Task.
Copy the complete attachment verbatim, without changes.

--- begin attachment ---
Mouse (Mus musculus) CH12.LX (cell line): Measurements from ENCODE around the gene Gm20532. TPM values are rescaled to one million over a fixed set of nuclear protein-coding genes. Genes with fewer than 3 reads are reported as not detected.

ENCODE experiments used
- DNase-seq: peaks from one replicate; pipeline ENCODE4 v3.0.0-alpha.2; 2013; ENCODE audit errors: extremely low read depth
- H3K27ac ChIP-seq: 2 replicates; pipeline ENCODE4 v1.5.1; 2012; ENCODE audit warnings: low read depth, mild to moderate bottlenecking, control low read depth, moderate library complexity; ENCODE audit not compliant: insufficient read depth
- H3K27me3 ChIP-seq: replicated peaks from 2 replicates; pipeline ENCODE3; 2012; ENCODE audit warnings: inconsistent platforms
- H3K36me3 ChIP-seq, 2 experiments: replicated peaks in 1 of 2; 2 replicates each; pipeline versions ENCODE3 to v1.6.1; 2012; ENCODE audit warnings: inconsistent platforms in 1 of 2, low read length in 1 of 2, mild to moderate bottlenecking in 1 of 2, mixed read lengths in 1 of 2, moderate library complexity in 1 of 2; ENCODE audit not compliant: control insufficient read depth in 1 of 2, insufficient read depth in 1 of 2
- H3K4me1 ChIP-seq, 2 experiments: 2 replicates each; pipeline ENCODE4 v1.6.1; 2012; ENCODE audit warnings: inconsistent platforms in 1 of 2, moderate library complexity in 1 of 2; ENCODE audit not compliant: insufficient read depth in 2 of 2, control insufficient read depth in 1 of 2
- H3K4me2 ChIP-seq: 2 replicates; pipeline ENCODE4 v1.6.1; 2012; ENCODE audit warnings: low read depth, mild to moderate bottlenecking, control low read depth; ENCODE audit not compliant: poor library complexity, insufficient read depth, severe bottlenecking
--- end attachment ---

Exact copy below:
Mouse (Mus musculus) CH12.LX (cell line): Measurements from ENCODE around the gene Gm20532. TPM values are rescaled to one million over a fixed set of nuclear protein-coding genes. Genes with fewer than 3 reads are reported as not detected.

ENCODE experiments used
- DNase-seq: peaks from one replicate; pipeline ENCODE4 v3.0.0-alpha.2; 2013; ENCODE audit errors: extremely low read depth
- H3K27ac ChIP-seq: 2 replicates; pipeline ENCODE4 v1.5.1; 2012; ENCODE audit warnings: low read depth, mild to moderate bottlenecking, control low read depth, moderate library complexity; ENCODE audit not compliant: insufficient read depth
- H3K27me3 ChIP-seq: replicated peaks from 2 replicates; pipeline ENCODE3; 2012; ENCODE audit warnings: inconsistent platforms
- H3K36me3 ChIP-seq, 2 experiments: replicated peaks in 1 of 2; 2 replicates each; pipeline versions ENCODE3 to v1.6.1; 2012; ENCODE audit warnings: inconsistent platforms in 1 of 2, low read length in 1 of 2, mild to moderate bottlenecking in 1 of 2, mixed read lengths in 1 of 2, moderate library complexity in 1 of 2; ENCODE audit not compliant: control insufficient read depth in 1 of 2, insufficient read depth in 1 of 2
- H3K4me1 ChIP-seq, 2 experiments: 2 replicates each; pipeline ENCODE4 v1.6.1; 2012; ENCODE audit warnings: inconsistent platforms in 1 of 2, moderate library complexity in 1 of 2; ENCODE audit not compliant: insufficient read depth in 2 of 2, control insufficient read depth in 1 of 2
- H3K4me2 ChIP-seq: 2 replicates; pipeline ENCODE4 v1.6.1; 2012; ENCODE audit warnings: low read depth, mild to moderate bottlenecking, control low read depth; ENCODE audit not compliant: poor library complexity, insufficient read depth, severe bottlenecking